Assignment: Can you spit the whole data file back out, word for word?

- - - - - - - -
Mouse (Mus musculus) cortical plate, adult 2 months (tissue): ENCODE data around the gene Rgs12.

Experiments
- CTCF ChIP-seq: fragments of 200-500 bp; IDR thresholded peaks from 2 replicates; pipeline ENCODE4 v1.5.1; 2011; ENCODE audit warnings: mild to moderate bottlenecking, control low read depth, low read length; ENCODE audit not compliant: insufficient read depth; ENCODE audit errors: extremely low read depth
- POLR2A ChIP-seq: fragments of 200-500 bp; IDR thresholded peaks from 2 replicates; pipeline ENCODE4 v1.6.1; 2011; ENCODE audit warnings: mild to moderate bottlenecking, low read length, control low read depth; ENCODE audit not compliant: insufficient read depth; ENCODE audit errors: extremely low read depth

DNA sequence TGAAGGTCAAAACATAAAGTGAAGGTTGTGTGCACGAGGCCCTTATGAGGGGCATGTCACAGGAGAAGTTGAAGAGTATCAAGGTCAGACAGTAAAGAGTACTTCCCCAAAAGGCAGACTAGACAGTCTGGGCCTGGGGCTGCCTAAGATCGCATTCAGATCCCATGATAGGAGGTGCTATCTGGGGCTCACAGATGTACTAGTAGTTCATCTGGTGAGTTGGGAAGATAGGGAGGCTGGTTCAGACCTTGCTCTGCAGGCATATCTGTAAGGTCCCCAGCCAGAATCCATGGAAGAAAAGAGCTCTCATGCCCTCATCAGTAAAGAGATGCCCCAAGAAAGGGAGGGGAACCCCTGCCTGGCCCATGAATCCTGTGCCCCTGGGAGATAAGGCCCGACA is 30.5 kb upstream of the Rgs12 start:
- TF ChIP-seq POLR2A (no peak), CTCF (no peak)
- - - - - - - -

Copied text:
Mouse (Mus musculus) cortical plate, adult 2 months (tissue): ENCODE data around the gene Rgs12.

Experiments
- CTCF ChIP-seq: fragments of 200-500 bp; IDR thresholded peaks from 2 replicates; pipeline ENCODE4 v1.5.1; 2011; ENCODE audit warnings: mild to moderate bottlenecking, control low read depth, low read length; ENCODE audit not compliant: insufficient read depth; ENCODE audit errors: extremely low read depth
- POLR2A ChIP-seq: fragments of 200-500 bp; IDR thresholded peaks from 2 replicates; pipeline ENCODE4 v1.6.1; 2011; ENCODE audit warnings: mild to moderate bottlenecking, low read length, control low read depth; ENCODE audit not compliant: insufficient read depth; ENCODE audit errors: extremely low read depth

DNA sequence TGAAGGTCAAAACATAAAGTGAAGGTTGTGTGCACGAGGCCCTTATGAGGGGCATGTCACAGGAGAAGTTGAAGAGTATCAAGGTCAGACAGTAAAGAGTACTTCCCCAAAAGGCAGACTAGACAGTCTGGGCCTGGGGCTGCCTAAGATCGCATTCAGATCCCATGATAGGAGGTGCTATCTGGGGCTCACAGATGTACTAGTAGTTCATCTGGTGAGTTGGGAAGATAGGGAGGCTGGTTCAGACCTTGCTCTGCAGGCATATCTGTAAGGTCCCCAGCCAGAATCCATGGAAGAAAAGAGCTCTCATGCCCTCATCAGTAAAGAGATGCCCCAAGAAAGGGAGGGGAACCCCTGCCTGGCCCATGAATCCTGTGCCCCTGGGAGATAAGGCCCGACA is 30.5 kb upstream of the Rgs12 start:
- TF ChIP-seq POLR2A (no peak), CTCF (no peak)